Flavor

The flavor of wine is closely tied to its aromas. What we smell is often what we taste, even if the two experiences may differ. A wine with a light, fruity bouquet may offer rich, earthy flavors. There are also wines with nutty aromas that transform into coffee-chocolate notes on the palate.

How to match wines with food

Matching food with wine is easier than it sounds. Consider the intensity of the dish—whether it's sweet, spicy, light, or rich—and find a wine that matches its character. The general guideline is to pair wine with food that equals its intensity. For instance, a flavorful chicken recipe pairs well with a light, spicy-sweet white, while a steak with a rich sauce calls for a full-bodied, robust red.

French Food and Wine Pairing Examples

Next, we'll explore a selection of iconic French wines and suggest some food pairings that will complement their flavors. In France, we say that you can’t be mistaken if you match two produces from the same soil/terroirs. For instance, Camembert and cider match well as they come from the same area/terroir in Normandy. 

We will send your taste buds on a journey through the distinct regions of Bordeaux, Burgundy, Beaujolais, Châteauneuf-du-Pape, the Loire Valley, and more!

Bordeaux Wine and Food Pairings

Bordeaux wines are revered for their elegance and complexity. You may pair a Bordeaux red blend, such as a rich Cabernet Sauvignon-Merlot blend, with classic French dishes like coq au vin or a hearty beef bourguignon. In the Bordeaux region itself, you can enjoy the wine with succulent grilled entrecôte steak or indulge in a plate of creamy duck confit. The bold flavors of Bordeaux wines will enhance the robustness of these regional delicacies.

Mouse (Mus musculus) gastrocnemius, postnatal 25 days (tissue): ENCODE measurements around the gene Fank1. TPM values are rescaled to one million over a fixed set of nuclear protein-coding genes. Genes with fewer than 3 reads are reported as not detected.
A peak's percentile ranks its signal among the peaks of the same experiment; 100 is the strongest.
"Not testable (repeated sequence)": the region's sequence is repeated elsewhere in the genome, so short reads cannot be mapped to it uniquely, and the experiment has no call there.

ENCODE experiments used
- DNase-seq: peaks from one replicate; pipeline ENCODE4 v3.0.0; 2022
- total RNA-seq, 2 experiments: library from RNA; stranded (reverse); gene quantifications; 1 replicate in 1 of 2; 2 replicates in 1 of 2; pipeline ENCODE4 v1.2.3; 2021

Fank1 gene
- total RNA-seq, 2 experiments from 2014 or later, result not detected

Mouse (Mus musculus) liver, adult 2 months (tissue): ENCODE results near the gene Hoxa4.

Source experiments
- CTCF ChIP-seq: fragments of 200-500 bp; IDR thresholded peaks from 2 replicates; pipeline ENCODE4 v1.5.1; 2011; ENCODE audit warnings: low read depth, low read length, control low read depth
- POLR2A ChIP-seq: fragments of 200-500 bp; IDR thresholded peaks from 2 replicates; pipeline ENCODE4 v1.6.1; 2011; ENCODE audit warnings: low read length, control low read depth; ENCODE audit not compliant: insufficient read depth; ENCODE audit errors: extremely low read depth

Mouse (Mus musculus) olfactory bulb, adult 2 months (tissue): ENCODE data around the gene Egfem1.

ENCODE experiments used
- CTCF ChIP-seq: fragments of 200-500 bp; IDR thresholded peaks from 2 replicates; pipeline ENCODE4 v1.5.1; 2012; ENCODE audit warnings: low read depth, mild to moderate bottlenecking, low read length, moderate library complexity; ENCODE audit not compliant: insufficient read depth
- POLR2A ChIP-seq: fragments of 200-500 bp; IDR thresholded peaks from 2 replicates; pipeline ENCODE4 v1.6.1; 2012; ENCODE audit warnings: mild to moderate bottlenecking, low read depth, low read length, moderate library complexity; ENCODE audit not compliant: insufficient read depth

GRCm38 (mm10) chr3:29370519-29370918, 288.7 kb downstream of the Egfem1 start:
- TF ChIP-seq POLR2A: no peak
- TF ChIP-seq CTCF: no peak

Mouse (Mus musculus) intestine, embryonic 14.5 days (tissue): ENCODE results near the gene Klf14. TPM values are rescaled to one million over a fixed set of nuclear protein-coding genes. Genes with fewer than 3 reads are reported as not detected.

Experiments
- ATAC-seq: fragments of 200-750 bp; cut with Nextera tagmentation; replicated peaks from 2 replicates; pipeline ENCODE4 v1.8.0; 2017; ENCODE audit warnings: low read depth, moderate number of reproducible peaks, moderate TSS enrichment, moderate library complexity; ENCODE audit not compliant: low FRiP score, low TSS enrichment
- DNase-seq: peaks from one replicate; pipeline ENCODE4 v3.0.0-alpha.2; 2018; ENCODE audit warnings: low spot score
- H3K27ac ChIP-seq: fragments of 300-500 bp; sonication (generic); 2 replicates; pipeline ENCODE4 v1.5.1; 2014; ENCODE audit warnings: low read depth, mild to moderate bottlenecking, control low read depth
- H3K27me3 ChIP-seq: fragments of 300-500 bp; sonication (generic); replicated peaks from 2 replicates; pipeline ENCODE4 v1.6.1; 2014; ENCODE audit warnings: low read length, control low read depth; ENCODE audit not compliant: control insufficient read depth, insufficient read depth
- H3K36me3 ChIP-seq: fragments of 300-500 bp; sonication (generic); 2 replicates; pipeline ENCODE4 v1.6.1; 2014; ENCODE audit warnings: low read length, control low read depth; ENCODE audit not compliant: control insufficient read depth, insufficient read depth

Burgundy Wine and Food Pairings

Burgundy is synonymous with exceptional Pinot Noir and Chardonnay. Like Bordeaux, the delicate and earthy flavors of Burgundy Pinot Noir will complement boeuf bourguignon, as the tender beef braised in red wine echoes the wine's character beautifully. 

When it comes to Chardonnay, you may pair it with escargots de Bourgogne (Burgundy snails) or a plate of creamy coquilles Saint-Jacques (scallops) cooked with butter and herbs. The richness of the traditional Burgundy cuisine will match nicely with the wine's buttery notes.

Pinot Noir wine and food pairings

Pinot Noir, known for its elegance, versatility, medium body, delicate acidity, and nuanced flavors, pairs well with a range of dishes, including salmon, fatty fish, and duck. Its subtle fruitiness and earthy undertones complement the richness of these dishes. Pinot Noir will also pair well with coq au vin or roasted mushrooms.

Coq au vin - chicken in wine sauce
Savor Coq au vin with a glass of Burgundy
©

Arnaud 25, CC-BY SA 4.0

Beaujolais Wine and Food Pairing